Van Halen's fifth album Diver Down has kind of an odd reputation among the group's early work with frontman David Lee Roth. Coming after their first two classic albums of the '70s, a pair of more subdued records at the top of the '80s, and the juggernaut 1984, it's not that Diver Down is bad...but five of the seven songs - including hit singles "(Oh) Pretty Woman" and "Dancing in the Streets" - were covers.
But there was a method behind the madness: the band had every intention of taking a short break after a 1981 tour. "Dave came up with the idea of, 'Hey, why don't we start off the new year with just putting out a single?'" Eddie Van Halen recounted to Guitar Player in 1982. But when it started selling well, Warner Bros. Records asked for a new LP to go with it. Twelve days later, they got their wish.
Diver Down still outsold and out-charted Fair Warning and Women and Children First - at No. 3 on the Billboard 200 album charts, it was their highest placement yet - and even Eddie told Guitar World the breakneck sessions were "a lot of fun." If all you know is the covers, let's dig a little deeper on four of our favorites from this Van Halen classic.
"Hang 'Em High": the band had been working on this song since their earliest recording sessions - early bootlegs exist with different lyrics but the same structure - and it's not far off from the frenetic pace of their 1978 self-titled debut.
"Cathedral": A fair chunk of Diver Down is dominated by instrumental pieces - the strutting "Intruder" rolls right into "(Oh) Pretty Woman," and a flamenco-style solo starts "Little Guitars." "Cathedral" - so named for its organ-like tone - is the only one to stand on its own, an ethereal, 90-second break in the middle of the album's action. Ed had been playing it in concert for a year before it ended up on the first side of this album.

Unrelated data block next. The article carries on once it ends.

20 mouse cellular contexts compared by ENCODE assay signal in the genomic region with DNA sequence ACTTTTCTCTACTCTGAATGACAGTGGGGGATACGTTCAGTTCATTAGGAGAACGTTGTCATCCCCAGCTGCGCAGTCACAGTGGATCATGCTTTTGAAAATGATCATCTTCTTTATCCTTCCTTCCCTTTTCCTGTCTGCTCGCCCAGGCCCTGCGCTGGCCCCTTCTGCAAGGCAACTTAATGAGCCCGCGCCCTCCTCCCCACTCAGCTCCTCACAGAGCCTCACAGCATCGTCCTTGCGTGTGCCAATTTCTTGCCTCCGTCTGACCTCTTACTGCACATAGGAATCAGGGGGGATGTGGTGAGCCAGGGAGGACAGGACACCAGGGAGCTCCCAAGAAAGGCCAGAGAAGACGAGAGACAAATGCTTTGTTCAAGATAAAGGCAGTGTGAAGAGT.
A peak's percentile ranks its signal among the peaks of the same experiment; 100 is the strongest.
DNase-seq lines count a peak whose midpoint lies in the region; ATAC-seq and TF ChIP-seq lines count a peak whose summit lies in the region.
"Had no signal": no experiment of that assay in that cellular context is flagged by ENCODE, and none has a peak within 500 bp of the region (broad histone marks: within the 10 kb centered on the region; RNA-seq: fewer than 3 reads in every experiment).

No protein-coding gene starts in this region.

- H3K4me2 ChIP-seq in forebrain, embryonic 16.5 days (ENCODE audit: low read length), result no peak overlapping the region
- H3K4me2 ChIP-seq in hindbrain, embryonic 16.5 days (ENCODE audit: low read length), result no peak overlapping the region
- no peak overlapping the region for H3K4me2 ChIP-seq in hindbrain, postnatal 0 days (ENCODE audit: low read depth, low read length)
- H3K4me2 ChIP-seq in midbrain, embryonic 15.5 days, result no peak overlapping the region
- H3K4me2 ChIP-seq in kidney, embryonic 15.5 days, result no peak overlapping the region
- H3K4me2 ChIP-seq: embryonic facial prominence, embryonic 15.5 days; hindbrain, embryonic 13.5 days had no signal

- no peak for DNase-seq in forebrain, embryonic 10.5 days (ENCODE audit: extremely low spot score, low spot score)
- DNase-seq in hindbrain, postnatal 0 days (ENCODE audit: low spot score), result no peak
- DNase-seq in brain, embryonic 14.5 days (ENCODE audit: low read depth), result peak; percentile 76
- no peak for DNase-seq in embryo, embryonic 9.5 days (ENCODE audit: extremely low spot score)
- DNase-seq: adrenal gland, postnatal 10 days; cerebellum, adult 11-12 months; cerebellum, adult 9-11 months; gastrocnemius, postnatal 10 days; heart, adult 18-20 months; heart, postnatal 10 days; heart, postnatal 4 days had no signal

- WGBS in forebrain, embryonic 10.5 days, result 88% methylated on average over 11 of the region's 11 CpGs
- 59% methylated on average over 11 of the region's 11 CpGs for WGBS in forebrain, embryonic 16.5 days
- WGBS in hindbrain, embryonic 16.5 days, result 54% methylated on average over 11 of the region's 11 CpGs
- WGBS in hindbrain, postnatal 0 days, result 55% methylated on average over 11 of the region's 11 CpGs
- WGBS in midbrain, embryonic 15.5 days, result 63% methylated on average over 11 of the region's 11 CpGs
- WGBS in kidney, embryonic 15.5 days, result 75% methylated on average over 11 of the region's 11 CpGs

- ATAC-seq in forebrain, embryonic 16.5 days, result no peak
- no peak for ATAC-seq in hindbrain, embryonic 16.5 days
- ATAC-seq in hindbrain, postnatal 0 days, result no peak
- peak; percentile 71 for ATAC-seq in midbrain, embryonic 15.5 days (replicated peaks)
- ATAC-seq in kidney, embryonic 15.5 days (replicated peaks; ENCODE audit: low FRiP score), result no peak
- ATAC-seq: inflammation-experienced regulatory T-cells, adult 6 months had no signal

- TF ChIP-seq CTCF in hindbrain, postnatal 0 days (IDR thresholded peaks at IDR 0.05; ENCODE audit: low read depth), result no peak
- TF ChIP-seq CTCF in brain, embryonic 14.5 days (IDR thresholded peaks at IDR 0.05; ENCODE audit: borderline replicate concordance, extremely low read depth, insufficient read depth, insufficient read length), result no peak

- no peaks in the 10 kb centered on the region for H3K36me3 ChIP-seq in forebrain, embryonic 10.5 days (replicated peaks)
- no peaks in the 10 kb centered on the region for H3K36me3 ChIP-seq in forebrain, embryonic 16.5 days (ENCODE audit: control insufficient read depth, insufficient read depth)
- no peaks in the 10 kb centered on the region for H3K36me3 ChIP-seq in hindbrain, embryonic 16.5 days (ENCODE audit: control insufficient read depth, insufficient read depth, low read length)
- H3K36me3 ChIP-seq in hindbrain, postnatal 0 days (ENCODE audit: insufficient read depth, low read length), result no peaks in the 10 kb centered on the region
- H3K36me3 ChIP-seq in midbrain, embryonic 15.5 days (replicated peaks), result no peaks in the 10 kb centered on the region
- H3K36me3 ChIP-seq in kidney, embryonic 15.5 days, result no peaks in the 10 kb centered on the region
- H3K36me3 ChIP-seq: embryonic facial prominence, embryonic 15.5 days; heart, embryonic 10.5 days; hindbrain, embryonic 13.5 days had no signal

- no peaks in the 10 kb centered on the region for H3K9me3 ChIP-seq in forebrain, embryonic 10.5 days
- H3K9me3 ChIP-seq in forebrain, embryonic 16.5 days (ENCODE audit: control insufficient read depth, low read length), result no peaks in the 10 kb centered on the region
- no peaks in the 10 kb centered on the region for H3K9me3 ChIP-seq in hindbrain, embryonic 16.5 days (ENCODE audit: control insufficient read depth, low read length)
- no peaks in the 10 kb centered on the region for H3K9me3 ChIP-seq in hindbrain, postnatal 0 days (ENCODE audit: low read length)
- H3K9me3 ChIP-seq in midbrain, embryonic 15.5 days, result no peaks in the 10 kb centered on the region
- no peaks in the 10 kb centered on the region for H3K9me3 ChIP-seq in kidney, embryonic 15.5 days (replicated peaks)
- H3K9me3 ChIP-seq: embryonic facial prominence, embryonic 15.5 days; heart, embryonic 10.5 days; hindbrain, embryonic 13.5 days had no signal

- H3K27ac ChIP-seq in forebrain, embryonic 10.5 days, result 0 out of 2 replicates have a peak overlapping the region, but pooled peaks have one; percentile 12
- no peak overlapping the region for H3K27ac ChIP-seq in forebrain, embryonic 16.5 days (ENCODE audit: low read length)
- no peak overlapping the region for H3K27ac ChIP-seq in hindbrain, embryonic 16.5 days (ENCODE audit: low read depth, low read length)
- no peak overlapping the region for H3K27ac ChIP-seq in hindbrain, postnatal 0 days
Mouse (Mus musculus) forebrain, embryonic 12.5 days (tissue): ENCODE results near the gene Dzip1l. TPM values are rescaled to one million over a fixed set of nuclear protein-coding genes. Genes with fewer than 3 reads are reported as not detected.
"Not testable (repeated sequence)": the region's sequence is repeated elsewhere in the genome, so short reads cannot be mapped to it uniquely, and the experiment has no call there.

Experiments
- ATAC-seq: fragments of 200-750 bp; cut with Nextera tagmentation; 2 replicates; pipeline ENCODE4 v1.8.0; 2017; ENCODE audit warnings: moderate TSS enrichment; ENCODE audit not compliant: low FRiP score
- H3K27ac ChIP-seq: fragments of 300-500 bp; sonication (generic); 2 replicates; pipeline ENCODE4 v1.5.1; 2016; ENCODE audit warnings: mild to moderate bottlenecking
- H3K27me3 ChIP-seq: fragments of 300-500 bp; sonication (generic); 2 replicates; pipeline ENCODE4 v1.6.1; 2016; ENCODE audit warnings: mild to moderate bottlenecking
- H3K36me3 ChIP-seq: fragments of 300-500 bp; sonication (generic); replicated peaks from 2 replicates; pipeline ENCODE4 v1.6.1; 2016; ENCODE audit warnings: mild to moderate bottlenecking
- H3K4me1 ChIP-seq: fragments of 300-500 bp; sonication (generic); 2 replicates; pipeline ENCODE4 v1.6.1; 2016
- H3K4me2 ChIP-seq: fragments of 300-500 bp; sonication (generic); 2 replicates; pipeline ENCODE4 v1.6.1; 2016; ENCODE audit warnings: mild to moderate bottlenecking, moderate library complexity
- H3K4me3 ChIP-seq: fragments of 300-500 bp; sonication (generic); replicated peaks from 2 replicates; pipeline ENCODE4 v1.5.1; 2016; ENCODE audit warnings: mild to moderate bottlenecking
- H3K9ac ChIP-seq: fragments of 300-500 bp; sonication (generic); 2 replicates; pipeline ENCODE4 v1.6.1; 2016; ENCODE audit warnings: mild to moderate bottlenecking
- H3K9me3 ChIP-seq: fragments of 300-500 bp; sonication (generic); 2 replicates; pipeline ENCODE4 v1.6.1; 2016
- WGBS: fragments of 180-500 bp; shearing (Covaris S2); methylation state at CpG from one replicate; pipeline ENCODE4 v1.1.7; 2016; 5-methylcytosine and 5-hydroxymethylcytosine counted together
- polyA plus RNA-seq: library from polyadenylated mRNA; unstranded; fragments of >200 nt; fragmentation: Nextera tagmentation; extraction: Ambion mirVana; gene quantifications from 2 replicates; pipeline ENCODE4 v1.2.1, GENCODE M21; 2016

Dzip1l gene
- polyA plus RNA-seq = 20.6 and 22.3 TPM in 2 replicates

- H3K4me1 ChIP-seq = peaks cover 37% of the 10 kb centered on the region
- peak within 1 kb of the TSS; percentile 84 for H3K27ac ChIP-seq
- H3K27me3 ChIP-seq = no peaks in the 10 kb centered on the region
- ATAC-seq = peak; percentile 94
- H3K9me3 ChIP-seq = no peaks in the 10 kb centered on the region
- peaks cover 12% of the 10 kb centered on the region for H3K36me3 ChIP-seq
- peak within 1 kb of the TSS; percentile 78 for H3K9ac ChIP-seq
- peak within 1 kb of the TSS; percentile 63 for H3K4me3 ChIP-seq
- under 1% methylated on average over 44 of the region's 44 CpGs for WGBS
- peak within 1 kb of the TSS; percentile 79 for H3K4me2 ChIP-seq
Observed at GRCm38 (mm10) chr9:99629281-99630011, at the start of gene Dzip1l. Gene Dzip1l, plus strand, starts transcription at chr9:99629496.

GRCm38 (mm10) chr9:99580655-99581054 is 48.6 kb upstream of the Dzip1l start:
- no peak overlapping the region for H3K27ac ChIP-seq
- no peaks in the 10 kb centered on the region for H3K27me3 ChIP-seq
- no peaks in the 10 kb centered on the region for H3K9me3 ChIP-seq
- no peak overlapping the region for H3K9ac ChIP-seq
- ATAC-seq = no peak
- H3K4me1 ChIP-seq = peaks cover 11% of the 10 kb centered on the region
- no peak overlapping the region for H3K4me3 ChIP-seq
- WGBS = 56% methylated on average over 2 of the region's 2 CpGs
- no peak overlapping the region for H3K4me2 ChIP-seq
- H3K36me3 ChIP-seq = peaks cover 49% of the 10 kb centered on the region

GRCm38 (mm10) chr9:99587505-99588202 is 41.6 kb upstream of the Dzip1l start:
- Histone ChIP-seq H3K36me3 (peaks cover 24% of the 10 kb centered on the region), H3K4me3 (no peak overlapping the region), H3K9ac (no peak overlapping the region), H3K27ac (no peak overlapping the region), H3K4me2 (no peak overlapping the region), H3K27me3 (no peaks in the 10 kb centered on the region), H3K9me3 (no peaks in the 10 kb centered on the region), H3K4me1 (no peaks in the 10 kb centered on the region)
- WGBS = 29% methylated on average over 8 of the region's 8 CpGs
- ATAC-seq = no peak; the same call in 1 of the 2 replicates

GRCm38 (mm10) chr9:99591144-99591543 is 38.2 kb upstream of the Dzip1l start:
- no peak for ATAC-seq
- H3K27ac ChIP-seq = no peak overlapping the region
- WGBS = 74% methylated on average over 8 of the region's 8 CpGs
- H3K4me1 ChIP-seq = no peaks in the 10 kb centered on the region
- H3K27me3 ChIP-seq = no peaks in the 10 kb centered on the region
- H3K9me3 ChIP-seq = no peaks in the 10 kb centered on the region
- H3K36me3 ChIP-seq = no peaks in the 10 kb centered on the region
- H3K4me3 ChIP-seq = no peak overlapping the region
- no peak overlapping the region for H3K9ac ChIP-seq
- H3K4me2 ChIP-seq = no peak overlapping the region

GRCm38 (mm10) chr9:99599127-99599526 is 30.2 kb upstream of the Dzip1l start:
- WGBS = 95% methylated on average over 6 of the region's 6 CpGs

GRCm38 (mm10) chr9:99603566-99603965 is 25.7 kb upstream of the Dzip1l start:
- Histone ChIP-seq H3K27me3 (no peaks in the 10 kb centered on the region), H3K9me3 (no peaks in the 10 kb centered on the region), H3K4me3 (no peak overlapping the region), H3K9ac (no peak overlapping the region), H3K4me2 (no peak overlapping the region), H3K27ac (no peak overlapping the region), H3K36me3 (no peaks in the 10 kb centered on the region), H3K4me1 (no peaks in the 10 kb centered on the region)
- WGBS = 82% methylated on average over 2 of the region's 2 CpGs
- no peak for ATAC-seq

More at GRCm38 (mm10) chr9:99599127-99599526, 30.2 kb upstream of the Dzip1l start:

"Little Guitars": Before this slow-burning rocket lights up Diver Down's second side, Eddie launches into one of his most delicate solos on record. But it wasn't fingerpicked - the versatile guitarist figured out how to attain the same sounds with his pick and a series of left-hand pull-offs. "If there's something I want to do and can't, I won't give up until I can figure out some way to make it sound similar to what I really can do," he bragged to Guitar Player.
"The Full Bug": The last full song on the album (before a smirking cover of the Roy Rogers/Dale Evans classic "Happy Trails") is another typically straightforward rocker - arguably one of Roth's best vocals on the record. The singer, who also contributed a short acoustic intro and harmonica solo to the record, was typically mystic about the song's origin, comparing the lyrics to stomping on a particularly resilient cockroach. "You just jam your toe into the corner and hit as hard as you can," he told Sounds. "And if you did it right you got the full bug. So this slang means—bammm!—you have to give it everything you've got. Make the maximum effort, do everything possible, get the full bug."